For those of you who follow such things, “the look” these days is undone. Not “not done”, but artfully sloppy in a youthful, slightly slaggy sort of way. Mascara is applied with a heavy hand, the caked lashes casting nocturnal shadows under the eyes. Lipstick is smeared outside the lines á la Courtney Love. And hair is greasy-looking and tangled, like too many days have passed between shampoos and combs have become extinct. Alluring, yes?
Actually, yes! As the French know, there’s nothing more boring than perfection and nothing more seductive than perfection mixed with a smudge of dirt. But this devil-may-care beauty style comes with a caveat: Don’t try this if you can name all three Gabor sisters. In other words, if you’re a woman of a certain age, unless you want to look like her pharmacist cut off her Valium refills, stick to good grooming: a light but thorough maquillage and decent hair.
Same goes for investment portfolios. The stuff you can get away with in your 20s—crazy penny stocks, hot tips, and shares in companies with no earning yet priced for perfection, doesn’t look so cute by the time you’re in your 50s and beyond.
Time diversification is the concept that, given a long enough time horizon, even inherently risky assets like equities mellow out and give above-average returns compared to bonds and cash. Just as no one gets excited by a matte nude lipstick compared to a fuchsia gloss and sparkly mascara, an income-generating portfolio won’t rock anyone’s world. That’s okay. Just like beige, it’s not for everyone.
An all-equity portfolio, the financial equivalent of clumpy lashes, is not only potentially thrilling but also makes good fiscal sense for younger investors with time horizons over 20 years. They can afford the volatility that goes with equities. A market meltdown here, an oversold situation there, are no biggies because, in the distant future when the positions are wound down, good money will likely have been made.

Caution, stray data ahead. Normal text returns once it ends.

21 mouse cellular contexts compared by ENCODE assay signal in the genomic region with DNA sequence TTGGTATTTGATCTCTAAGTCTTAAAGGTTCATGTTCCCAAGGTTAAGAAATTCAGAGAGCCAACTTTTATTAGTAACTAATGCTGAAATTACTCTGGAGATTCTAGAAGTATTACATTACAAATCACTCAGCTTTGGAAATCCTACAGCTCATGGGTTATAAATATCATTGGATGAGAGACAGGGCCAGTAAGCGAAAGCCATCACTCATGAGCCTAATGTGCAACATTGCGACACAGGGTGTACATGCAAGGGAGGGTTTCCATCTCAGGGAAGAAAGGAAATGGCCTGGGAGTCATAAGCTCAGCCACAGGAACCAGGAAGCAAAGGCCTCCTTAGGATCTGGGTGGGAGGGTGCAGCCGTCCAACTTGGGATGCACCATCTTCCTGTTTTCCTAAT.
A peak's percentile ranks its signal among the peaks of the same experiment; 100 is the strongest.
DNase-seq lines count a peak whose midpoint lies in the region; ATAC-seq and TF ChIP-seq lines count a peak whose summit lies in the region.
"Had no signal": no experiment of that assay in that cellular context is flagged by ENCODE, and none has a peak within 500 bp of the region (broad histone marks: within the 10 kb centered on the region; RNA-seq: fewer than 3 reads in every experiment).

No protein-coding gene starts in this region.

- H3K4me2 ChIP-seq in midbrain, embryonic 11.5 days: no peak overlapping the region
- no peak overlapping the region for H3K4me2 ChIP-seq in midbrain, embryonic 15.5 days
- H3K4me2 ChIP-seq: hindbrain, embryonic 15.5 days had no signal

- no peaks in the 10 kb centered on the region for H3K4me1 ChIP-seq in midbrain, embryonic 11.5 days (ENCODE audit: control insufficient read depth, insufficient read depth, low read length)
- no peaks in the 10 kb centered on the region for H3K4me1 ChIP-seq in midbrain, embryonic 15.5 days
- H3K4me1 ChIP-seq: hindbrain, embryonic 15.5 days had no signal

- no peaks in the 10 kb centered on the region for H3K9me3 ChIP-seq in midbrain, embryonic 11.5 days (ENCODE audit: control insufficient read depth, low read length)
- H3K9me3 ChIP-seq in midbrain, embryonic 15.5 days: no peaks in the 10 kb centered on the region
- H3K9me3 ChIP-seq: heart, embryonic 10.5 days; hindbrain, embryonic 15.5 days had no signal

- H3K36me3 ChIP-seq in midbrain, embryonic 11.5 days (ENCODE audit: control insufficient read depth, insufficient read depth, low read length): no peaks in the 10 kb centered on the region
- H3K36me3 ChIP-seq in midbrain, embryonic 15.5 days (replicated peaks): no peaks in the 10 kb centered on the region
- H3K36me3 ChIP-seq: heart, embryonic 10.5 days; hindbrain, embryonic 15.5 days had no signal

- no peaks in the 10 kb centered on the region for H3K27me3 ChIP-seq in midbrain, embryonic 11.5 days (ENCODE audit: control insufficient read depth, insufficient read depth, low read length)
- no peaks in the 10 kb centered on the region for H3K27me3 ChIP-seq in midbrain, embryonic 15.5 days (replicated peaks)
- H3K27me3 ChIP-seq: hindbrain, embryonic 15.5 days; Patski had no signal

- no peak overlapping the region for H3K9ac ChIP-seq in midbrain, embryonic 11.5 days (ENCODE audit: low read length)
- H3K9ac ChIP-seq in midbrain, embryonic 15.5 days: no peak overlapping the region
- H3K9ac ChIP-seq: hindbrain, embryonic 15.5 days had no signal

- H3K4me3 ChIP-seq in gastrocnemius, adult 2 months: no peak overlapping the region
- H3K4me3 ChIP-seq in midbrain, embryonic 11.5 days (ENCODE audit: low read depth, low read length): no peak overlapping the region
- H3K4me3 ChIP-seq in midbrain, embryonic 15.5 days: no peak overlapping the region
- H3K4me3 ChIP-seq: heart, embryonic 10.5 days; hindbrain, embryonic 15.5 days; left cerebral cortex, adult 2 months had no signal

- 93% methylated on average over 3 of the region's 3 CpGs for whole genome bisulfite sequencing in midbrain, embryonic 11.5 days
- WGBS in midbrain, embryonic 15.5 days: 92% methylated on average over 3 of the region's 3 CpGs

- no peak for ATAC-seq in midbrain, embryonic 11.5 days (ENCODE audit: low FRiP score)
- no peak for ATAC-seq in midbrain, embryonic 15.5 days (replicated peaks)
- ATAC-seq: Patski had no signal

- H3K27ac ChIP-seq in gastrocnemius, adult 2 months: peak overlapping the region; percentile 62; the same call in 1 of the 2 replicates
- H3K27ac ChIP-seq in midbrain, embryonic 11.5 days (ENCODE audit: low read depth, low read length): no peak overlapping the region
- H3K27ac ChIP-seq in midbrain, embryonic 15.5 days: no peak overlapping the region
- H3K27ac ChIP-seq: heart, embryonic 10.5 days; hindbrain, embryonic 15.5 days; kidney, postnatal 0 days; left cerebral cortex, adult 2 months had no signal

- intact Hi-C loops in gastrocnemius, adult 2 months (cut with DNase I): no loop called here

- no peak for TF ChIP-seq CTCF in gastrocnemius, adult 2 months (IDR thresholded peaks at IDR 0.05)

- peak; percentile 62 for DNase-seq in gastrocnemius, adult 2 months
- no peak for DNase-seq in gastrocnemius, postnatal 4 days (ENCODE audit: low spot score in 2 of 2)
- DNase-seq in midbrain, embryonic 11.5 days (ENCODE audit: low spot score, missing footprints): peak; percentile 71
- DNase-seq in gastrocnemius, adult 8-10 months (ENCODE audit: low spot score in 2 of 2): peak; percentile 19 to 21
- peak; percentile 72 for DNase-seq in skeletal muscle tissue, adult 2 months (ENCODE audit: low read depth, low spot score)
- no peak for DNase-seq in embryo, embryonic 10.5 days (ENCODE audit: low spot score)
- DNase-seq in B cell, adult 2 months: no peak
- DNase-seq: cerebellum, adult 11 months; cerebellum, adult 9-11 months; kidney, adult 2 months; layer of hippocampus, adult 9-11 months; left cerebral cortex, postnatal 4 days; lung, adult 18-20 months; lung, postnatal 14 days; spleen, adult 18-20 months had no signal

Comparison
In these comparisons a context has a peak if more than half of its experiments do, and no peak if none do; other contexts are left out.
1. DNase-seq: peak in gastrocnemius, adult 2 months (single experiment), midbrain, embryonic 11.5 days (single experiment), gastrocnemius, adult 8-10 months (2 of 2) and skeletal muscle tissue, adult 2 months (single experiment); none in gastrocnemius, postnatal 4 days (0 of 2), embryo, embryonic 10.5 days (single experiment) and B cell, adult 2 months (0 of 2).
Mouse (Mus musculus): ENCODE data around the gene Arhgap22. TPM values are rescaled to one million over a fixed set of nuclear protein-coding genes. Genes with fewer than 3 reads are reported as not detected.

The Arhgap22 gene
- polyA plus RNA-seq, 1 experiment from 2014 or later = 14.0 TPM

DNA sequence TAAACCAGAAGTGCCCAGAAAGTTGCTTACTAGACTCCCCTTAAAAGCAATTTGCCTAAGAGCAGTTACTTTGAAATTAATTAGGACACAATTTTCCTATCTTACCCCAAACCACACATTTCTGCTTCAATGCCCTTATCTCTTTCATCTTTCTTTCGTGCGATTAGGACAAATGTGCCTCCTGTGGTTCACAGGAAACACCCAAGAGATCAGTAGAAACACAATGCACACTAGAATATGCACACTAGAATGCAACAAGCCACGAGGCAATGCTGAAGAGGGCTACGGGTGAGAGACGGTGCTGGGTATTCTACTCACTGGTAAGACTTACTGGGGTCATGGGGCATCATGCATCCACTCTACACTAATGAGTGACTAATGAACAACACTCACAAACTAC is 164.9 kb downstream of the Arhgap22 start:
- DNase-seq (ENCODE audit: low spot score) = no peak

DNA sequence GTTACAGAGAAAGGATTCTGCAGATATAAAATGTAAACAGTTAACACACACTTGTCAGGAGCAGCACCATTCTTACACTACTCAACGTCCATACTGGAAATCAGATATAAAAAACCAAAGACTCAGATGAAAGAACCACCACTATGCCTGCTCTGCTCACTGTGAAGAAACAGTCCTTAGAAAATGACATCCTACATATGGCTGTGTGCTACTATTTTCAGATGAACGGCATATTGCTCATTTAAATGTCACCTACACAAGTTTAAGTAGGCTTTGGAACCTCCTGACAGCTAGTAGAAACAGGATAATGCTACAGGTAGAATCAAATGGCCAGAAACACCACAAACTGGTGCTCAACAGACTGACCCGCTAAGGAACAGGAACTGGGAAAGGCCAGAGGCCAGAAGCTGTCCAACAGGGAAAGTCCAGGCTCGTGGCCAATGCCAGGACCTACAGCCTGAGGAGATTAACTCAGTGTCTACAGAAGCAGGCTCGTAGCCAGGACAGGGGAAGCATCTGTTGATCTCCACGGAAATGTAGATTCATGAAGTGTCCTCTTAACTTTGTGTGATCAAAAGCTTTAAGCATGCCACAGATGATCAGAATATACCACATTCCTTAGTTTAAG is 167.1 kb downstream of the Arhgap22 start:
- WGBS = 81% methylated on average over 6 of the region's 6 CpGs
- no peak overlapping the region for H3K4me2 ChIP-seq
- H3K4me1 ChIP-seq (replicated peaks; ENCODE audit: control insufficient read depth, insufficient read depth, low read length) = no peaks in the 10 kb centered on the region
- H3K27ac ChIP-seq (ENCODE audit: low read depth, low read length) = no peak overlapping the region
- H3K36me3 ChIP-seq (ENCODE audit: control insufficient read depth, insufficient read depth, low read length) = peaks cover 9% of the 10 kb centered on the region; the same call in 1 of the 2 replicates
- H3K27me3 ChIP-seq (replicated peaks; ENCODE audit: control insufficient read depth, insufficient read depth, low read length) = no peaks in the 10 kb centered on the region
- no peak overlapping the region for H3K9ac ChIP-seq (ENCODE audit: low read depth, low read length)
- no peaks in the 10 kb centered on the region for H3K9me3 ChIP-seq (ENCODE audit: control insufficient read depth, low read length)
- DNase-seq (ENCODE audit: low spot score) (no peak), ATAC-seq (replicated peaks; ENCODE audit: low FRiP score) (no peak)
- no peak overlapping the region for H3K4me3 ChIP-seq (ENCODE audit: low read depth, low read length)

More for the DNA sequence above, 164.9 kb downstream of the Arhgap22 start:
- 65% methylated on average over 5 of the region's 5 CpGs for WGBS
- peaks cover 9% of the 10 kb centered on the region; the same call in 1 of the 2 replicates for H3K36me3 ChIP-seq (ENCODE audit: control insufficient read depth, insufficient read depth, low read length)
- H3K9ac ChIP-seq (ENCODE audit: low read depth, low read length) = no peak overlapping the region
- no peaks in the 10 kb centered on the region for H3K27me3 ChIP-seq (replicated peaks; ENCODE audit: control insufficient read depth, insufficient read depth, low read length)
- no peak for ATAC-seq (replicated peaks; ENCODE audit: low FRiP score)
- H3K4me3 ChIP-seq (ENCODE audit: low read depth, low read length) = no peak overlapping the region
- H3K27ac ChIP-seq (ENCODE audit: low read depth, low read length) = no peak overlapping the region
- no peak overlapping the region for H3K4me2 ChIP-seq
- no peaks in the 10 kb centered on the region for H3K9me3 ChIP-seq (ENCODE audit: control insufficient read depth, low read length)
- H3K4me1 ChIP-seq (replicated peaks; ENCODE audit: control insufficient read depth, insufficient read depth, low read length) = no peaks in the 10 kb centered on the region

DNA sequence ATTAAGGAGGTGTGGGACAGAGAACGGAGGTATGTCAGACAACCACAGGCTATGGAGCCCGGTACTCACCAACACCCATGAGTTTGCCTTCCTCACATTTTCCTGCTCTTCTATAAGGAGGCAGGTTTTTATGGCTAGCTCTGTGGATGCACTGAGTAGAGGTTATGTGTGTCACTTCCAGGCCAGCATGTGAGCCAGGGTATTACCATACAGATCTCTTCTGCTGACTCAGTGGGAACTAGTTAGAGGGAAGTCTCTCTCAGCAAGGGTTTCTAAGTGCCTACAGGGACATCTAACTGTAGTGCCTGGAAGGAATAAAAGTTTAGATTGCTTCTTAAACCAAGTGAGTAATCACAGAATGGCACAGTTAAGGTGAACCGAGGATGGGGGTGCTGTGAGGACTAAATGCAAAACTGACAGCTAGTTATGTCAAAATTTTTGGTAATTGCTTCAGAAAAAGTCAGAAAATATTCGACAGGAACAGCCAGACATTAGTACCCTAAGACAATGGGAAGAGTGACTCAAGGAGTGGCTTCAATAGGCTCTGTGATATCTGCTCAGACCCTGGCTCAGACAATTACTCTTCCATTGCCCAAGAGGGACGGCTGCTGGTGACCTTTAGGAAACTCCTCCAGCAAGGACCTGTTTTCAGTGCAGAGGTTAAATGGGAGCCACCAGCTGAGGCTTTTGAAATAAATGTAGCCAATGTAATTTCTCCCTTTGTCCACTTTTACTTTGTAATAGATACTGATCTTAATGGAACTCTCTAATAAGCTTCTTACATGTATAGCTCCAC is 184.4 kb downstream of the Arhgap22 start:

Compare that to someone who is on the cusp of retirement. An all-equity portfolio is still full of chills and thrills but it’s too volatile. Unless the person has another, rock-solid form of income such as a defined benefit plan or a very rich and generous benefactor, there may not be enough time to recover from a market crash before the funds are needed. The portfolio will continue to shrink at an above-average rate to provide income. More chills, fewer thrills.
With yields and interest rates at historical lows, more investors are being driven to participate in the equity markets in order to generate reasonable returns. They’re taking on more risk than they should because their investment style is younger than they are. Fine if it’s only a bit younger. Flashing a bit of leg or tossing your tousled hair when you’re over 50 is no crime—unless the ISIS party bus is parked in your neck of the woods. But it does make you more vulnerable than a similar portfolio held by a younger person who has many earning years ahead.
Just because equities get the lion’s share of media buzz doesn’t mean they’re right for you. One of the boons of being older is knowing which trends to pick up and which to drop. It would be wise to remember Oscar Wilde’s words: “When I was young I thought that money was the most important thing in life; now that I’m old, I know that it is.”
As for me, I’ll stick with my equities a bit longer but I’ll pass on the clumpy mascara.